Vestibular and Balance Rehabilitation

Dizziness is the third most frequent complaint in general practice and the most common complaint in patients over 70 years of age. As many as 70% of adults 65 years and older complain of dizziness. Dizziness can describe many symptoms: vertigo, motion sensitivity, a sensation of movement or a decrease in balance to name a few.

Balance: Treating Vertigo

Just as there are many symptoms of dizziness, there are a multitude of causes for dizziness including inner ear weakness, decreased sensation, medications, canalith displacement, or other health problems. Bodies in Balance Physical Therapy employs several have received specialty training to assess the causes of dizziness and to develop a customized plan to address the needs and to improve the condition of each individual.

The clinic has on site diagnostic equipment such as Infrared Real-Eyes Goggles and the computerized Smart Balance Master system to assure accuracy in treatment planning. Therapist Karen Lambert, DPT, NCS has multiple publications with research regarding vestibular injuries and treatment. Our therapists treat patients with vestibular / dizziness disorders from as far as a 120 mile driving distance due to their recognized expertise in vestibular rehabilitation.

We have equipment and measures that have been proven to assess safety and function. We use these same measures to show improvements during the course of therapy.

Education is an important part of rehab to improve a person's condition, function and safety. There are some immediate ways to make your home safer and reduce your risk of falls.

Specific causes of dizziness are:
  • Benign Paroxysmal Positional Vertigo (BPPV)
  • Migraine
  • Cervicogenic (Neck Related) Vertigo
  • Unilateral or Bilateral Hypofunction
  • Central Vertigo or Balance Dysfunction
  • Cardiac
  • Medications
Bodies in Balance Physical Therapy has specialized equipment on site:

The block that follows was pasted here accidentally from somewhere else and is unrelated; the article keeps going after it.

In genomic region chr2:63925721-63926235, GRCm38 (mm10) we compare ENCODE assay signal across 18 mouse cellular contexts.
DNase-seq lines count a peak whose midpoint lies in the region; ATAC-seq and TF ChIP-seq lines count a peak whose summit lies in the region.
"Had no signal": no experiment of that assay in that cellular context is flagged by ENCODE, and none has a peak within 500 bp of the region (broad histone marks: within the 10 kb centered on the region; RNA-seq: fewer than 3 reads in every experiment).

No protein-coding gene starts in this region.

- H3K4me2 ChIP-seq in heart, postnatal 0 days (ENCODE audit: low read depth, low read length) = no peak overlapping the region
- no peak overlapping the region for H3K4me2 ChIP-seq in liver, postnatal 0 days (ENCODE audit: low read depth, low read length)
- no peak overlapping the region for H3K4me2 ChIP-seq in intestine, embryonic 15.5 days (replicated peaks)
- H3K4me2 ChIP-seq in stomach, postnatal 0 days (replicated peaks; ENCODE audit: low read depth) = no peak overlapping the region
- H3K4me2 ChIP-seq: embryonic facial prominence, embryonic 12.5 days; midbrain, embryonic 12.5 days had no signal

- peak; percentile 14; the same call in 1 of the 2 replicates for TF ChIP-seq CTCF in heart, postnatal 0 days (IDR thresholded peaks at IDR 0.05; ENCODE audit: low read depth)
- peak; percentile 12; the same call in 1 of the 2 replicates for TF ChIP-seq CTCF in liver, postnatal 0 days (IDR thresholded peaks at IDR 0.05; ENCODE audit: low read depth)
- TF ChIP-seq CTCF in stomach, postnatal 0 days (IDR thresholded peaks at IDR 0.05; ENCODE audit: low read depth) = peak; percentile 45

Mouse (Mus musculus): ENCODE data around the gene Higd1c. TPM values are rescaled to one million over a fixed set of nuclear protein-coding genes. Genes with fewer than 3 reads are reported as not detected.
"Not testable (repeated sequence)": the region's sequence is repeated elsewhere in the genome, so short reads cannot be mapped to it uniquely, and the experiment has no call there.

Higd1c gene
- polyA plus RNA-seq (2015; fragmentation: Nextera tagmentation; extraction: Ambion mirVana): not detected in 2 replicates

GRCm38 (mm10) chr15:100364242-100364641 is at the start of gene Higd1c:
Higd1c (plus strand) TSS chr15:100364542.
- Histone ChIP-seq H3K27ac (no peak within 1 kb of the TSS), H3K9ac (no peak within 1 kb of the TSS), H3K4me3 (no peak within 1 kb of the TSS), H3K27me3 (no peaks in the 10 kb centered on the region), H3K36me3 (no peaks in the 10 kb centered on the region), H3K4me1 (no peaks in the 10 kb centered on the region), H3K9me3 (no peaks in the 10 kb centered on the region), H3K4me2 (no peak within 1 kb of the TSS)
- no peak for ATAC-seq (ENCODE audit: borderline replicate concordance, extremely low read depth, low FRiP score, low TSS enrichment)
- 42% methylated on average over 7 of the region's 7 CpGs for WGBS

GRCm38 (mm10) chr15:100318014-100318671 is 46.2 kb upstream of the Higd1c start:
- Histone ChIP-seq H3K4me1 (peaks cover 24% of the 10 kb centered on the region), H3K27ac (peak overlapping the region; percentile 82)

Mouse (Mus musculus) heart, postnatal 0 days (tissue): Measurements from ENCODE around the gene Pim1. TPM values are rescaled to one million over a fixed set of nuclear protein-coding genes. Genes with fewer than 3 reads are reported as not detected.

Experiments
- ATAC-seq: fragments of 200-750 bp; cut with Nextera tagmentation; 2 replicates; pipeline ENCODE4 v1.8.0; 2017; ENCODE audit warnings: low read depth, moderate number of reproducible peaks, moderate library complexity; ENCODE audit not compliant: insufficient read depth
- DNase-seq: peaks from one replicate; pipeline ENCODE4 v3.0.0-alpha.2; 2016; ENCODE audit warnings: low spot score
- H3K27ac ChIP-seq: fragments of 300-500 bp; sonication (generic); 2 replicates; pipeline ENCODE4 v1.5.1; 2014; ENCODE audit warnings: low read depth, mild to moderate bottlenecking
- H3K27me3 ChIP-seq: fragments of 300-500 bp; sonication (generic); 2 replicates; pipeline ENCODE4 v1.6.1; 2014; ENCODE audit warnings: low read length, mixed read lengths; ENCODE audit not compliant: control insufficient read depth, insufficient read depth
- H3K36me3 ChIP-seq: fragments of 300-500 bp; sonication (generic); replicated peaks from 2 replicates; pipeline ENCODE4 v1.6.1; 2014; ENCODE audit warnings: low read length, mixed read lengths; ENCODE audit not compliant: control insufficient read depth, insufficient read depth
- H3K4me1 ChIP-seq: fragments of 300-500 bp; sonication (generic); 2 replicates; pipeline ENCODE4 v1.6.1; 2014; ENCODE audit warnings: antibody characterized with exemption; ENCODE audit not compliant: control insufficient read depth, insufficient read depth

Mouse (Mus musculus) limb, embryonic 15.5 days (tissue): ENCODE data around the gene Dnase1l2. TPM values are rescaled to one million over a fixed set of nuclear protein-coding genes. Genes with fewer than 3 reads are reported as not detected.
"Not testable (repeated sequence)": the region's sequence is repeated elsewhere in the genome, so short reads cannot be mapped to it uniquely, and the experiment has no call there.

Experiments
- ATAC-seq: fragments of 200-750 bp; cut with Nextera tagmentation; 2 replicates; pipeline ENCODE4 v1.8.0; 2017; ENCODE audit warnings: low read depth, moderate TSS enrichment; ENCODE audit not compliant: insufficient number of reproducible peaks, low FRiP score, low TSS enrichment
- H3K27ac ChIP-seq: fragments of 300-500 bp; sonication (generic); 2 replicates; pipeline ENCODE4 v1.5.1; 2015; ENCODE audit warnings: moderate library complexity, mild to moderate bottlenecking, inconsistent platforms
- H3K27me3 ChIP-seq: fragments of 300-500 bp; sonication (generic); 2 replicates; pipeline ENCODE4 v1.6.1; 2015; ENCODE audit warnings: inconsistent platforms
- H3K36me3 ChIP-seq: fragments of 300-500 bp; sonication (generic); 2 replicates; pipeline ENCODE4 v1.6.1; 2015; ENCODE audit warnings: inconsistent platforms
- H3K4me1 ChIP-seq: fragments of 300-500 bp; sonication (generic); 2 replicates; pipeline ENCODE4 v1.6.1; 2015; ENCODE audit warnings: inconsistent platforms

Studies that show customized vestibular rehab has a greater benefit for patients who have dizziness than Tai Chi, strengthening, medication or a general physical therapy program.

Goals of Vestibular/Balance Rehab are to:
  • Decrease dizziness
  • Improve mobility/activity/conditioning
  • Increase safety, decrease risk of falls
  • Increase head and trunk motion, including incorporating head motion during ambulation as well as quick turns while remaining stable and safe
  • Decrease magnitude of symptoms
  • Return to activities that provoke symptoms such as being in environments that stimulate problems with dizziness or balance including grocery store, malls, school, etc.

Falls can diminish your ability to lead an active and independent life. About one third of people over the age of 65 and almost half of people over the age of 80 will fall at least once this year. There usually are several reasons for a fall. Physical therapists can help you reduce your risk of falling by:

  • Assessing your risk of falling
  • Helping you make your home as safe as possible
  • Educating you about the medical risk factors linked to falls
  • Designing individualized exercises and balance training
  • Working with other health care professionals and community services to create programs for people who want to reduce their risk of falling" APTA.org